• "Funding would require creation of a multi-county authority and commitment of considerable local dollars for a long time period. This would assume that the highway is the highest priority for each of the counties along the route and that each county government is willing to devote significant revenue sources to the project for about 30 years. There is no such precedent of this type in the area. If undertaken, this project would be the most costly highway built in the State of Indiana since the development of the interstate system."


The ink on the Donohue report, almost literally, had not even dried before the Bayh administration signaled it would ignore the study's recommendations. A 16-page "Addendum to the Economic Impacts of Highway Improvements in Southwestern Indiana" was added to the Donohue Study in December 1989, just two months before the report was released.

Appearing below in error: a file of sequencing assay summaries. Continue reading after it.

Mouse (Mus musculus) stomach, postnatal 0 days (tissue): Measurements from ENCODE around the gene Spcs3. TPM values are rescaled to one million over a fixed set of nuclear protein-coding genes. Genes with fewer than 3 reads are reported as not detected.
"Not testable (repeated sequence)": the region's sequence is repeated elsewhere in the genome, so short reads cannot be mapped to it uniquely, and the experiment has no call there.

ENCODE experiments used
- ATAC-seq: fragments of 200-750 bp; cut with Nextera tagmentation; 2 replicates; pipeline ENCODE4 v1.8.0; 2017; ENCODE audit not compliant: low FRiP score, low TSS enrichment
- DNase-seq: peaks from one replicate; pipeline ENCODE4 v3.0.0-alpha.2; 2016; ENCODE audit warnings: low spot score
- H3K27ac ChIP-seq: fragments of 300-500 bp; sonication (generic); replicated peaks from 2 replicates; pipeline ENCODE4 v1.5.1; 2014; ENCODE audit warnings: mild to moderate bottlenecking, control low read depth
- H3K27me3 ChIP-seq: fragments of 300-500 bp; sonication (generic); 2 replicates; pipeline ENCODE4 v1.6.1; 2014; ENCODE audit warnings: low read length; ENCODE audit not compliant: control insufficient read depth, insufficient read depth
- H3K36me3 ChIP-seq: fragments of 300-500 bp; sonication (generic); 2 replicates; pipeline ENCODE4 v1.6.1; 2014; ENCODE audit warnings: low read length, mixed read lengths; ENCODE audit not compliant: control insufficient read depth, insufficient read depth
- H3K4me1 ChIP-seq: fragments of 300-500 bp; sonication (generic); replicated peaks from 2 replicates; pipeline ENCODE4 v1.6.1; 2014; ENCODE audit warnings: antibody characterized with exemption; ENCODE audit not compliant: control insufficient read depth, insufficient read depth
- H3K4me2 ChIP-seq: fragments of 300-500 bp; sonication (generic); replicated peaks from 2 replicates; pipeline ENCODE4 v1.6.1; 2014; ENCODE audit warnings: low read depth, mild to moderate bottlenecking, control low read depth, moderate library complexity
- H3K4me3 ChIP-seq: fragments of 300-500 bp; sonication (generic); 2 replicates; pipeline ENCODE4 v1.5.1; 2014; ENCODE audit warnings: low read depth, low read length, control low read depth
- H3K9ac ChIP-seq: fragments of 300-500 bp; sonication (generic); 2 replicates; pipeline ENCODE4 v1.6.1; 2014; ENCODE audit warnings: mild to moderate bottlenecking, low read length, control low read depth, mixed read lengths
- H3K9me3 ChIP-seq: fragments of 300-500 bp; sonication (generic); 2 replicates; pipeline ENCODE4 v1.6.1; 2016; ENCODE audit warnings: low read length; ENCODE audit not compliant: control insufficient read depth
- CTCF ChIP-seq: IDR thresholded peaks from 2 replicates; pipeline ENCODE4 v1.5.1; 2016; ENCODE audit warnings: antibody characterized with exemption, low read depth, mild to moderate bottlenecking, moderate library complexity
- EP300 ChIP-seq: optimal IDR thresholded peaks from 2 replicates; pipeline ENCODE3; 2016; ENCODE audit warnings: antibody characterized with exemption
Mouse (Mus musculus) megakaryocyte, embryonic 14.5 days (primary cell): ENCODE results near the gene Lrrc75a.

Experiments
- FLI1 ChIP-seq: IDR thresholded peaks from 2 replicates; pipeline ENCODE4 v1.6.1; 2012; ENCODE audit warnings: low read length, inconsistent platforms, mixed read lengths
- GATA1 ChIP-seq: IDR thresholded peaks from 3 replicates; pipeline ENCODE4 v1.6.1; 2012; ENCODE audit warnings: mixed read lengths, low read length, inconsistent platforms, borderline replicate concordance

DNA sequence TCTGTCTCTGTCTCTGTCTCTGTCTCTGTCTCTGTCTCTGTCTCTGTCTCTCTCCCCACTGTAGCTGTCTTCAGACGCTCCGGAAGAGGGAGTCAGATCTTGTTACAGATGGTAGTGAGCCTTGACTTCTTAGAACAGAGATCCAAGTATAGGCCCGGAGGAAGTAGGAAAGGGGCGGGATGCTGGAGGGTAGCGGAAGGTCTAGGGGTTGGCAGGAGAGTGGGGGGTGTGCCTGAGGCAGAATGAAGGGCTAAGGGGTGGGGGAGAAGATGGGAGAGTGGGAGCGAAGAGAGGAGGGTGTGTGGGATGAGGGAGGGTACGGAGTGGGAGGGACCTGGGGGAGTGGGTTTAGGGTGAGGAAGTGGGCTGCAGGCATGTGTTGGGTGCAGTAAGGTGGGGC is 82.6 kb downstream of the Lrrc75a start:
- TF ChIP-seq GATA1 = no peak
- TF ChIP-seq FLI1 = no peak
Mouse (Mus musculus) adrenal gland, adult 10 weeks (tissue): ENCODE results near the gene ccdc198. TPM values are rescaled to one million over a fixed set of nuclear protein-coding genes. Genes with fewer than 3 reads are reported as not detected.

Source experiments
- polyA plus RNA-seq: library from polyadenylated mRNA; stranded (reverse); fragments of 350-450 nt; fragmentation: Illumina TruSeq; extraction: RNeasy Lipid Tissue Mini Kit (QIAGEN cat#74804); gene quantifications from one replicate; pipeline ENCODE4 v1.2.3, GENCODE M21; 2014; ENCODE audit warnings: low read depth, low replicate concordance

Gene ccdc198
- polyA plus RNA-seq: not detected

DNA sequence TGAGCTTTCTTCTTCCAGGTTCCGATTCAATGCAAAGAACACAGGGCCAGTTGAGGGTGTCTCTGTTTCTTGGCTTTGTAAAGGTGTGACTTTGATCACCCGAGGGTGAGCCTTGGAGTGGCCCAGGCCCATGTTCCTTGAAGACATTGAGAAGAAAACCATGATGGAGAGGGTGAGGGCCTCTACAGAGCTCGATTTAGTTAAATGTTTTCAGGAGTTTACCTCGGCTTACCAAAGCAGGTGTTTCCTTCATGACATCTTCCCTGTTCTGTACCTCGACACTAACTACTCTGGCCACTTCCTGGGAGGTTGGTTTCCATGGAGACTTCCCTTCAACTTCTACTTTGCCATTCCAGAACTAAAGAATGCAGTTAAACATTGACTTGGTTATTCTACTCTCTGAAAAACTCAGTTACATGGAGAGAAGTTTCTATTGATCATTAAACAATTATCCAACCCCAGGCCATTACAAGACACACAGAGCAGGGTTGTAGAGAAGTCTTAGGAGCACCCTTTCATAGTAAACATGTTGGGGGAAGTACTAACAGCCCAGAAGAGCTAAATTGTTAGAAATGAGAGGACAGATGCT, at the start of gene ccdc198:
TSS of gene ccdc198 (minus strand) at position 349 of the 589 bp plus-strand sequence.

Submitted to INDOT for the City of Evansville and sponsored by the Greater Evansville Chamber of Commerce, the addendum took issue with Donohue’s conclusion that the “A/Freeway” was not feasible. A/Freeway would have connected Evansville with Indianapolis via Bloomington, roughly the new-terrain option that Gov. Frank O’Bannon announced as his choice in January 2003.

"In brief, what are labeled as realistic assumptions, actually appear conservative and those termed optimistic appear realistic in nature," concluded the addendum's author, a Bethesda, Md. consulting firm. "Thus, the consultant's recommendation that the A/Freeway option not be considered for construction should, in fact, be reversed."